Candidate protein biomarkers as rapid indicators of radiation exposure

Simon Horn*, Kai Rothkamm

*Corresponding author for this work

Research output: Contribution to journalArticlepeer-review

18 Citations (Scopus)

Abstract

For large scale exposures of the human population to ionising radiation, there is a need for cost-effective high throughput assessment of radiation exposure levels from biological samples to allow triage decisions to be made. Here we assess the usefulness of H2AX phosphorylation, 53BP1 foci formation, p53 induction and caspase activation as tools for biological dosimetry. Peripheral blood lymphocytes from healthy donors were isolated and exposed to X-rays. Cells were fixed, permeabilised and then stained with primary antibodies for γ-H2AX and/or 53BP1, p53 or FLICA caspase detection kit followed by fluorescently tagged secondary antibodies. Cell nuclei were DAPI or propidium iodide counterstained for microscopy or cytometry respectively. Average γ-H2AX/53BP1 foci numbers and γ-H2AX fluorescence intensities increased with dose. Foci loss occurred over a period of 24 h post exposure with foci levels remaining above baseline levels for at least 24 h following exposure to 0.5 Gy or more of X-rays. p53 levels increased with dose and over time, peaking at 48 h post exposure. Apoptotic cells were highlighted with greatly increased levels of activated caspases. A single dose of 4 Gy increased the percentage of apoptotic lymphocytes to over 60% at 96 h post exposure. The finding that the biomarkers analysed here have different temporal dynamics following radiation exposure suggests that they could be combined to enable detection of exposures over a period of hours to several days after a radiation incident to help facilitate rapid triage.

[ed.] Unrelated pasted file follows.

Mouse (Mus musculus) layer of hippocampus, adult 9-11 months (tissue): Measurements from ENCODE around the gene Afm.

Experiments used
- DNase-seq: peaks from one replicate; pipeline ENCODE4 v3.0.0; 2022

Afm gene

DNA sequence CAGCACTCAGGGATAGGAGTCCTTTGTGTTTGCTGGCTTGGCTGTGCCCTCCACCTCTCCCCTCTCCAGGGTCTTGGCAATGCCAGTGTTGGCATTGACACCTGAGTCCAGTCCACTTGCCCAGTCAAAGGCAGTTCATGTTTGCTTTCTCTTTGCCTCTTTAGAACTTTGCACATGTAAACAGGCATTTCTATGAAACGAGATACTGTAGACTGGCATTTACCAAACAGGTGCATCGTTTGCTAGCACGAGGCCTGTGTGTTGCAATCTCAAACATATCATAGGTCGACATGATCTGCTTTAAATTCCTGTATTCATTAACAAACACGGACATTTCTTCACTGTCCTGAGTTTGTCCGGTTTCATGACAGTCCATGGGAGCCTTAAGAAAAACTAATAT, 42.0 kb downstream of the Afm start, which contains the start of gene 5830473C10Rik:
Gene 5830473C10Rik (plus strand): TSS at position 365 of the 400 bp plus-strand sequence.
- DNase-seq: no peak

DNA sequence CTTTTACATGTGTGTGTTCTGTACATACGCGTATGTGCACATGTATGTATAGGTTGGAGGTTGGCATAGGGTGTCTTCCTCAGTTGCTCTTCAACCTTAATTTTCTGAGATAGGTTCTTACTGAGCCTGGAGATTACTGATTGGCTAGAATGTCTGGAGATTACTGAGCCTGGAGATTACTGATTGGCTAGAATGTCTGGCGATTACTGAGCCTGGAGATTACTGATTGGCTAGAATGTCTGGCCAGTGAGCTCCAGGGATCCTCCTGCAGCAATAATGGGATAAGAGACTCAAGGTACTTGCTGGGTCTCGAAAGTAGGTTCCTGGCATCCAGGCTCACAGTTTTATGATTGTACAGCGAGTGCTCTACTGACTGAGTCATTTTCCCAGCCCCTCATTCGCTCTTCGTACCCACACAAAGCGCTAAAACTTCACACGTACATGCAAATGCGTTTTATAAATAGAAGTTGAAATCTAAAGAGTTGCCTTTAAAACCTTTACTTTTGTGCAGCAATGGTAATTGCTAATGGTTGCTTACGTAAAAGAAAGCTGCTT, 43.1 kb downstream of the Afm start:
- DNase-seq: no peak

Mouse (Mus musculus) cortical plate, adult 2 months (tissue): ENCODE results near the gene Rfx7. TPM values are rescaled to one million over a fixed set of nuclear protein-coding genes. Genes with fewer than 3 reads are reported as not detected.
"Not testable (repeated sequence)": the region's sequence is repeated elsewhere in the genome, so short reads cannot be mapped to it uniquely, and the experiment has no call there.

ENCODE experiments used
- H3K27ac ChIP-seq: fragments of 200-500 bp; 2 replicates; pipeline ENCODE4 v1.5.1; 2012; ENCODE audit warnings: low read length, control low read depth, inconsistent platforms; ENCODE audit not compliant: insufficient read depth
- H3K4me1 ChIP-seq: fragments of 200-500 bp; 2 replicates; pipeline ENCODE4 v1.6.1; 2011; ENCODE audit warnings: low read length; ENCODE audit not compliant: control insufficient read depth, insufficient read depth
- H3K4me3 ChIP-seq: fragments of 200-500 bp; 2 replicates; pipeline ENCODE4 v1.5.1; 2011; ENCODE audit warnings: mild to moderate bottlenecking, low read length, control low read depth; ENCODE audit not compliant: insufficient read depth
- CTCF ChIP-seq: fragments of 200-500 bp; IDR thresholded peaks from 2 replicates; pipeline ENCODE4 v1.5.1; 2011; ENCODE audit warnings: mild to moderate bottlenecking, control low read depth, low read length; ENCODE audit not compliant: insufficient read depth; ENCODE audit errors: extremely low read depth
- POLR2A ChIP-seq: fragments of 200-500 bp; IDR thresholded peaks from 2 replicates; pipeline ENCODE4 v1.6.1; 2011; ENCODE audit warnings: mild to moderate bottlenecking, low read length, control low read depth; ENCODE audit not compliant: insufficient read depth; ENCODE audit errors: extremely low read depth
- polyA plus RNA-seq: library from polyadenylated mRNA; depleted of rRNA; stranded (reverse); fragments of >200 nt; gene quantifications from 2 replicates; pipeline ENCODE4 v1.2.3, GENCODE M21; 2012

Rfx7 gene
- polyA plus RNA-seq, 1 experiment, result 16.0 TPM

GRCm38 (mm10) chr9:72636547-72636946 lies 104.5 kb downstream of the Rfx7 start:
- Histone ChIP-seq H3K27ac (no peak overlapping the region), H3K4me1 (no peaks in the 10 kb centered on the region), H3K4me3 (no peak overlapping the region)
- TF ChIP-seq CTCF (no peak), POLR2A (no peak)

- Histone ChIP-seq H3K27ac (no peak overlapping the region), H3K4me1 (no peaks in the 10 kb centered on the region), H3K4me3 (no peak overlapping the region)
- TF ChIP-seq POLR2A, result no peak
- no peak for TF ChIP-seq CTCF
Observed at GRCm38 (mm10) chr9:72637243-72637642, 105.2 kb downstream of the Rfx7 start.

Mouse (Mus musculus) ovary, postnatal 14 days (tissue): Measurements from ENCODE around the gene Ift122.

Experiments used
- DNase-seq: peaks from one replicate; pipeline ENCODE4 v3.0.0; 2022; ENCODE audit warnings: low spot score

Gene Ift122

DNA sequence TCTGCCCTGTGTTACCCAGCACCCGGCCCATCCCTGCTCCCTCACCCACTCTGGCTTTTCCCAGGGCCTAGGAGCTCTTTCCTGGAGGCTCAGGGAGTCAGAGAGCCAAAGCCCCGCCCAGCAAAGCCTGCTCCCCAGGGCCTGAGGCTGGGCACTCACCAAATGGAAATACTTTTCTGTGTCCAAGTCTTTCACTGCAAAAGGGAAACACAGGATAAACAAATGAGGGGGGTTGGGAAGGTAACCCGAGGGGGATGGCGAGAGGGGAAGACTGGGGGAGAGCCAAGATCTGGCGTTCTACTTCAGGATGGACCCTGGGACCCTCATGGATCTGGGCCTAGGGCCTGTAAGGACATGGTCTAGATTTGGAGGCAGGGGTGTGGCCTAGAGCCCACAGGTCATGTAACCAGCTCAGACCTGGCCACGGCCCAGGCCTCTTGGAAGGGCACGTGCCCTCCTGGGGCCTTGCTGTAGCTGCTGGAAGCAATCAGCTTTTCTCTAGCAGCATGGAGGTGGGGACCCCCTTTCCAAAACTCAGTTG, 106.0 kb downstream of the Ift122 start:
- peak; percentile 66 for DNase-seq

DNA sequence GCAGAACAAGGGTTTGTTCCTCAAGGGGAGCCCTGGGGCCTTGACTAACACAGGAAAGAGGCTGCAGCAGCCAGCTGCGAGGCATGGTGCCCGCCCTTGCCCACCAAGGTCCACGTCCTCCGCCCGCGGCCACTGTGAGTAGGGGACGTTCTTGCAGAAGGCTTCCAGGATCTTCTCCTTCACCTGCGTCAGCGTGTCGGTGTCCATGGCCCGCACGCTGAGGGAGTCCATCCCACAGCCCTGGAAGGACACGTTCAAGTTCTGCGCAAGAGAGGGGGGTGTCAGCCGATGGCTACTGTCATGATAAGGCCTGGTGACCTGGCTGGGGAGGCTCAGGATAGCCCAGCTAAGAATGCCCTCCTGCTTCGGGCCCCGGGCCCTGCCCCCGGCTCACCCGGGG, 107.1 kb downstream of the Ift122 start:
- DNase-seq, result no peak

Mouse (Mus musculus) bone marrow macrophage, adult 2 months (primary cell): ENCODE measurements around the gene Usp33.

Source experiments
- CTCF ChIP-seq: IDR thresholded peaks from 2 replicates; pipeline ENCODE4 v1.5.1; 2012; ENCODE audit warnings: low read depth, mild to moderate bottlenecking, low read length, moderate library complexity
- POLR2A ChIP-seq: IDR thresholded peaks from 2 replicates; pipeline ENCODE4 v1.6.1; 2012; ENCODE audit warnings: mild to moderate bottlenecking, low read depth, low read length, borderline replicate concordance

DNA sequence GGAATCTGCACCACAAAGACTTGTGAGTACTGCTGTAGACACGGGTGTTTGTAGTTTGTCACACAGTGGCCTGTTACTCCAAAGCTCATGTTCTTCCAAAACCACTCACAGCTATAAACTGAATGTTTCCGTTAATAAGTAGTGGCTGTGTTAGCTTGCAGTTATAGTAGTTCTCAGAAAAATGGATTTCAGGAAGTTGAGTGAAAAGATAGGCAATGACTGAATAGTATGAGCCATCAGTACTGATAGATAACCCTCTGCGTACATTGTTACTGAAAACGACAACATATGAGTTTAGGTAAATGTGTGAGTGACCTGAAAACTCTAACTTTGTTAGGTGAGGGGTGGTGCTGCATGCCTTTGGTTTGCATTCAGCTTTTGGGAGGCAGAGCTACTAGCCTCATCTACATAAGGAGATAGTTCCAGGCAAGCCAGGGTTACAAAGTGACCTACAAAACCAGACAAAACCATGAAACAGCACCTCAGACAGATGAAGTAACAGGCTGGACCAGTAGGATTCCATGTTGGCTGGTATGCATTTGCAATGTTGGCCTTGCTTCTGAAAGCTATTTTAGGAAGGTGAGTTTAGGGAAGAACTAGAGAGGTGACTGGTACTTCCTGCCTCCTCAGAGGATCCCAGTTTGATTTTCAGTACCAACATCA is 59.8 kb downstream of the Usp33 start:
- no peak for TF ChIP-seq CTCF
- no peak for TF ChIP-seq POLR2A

Original languageEnglish
Pages (from-to)903-906
Number of pages4
JournalRadiation Measurements
Volume46
Issue number9
DOIs
Publication statusPublished - Sep 2011

Bibliographical note

Funding Information:
The authors would like to acknowledge the financial support received from the UK Health Protection Agency for funding this work. The sponsor had no involvement in study design; in the collection, analysis and interpretation of data; in the writing of the report; and in the decision to submit the paper for publication.

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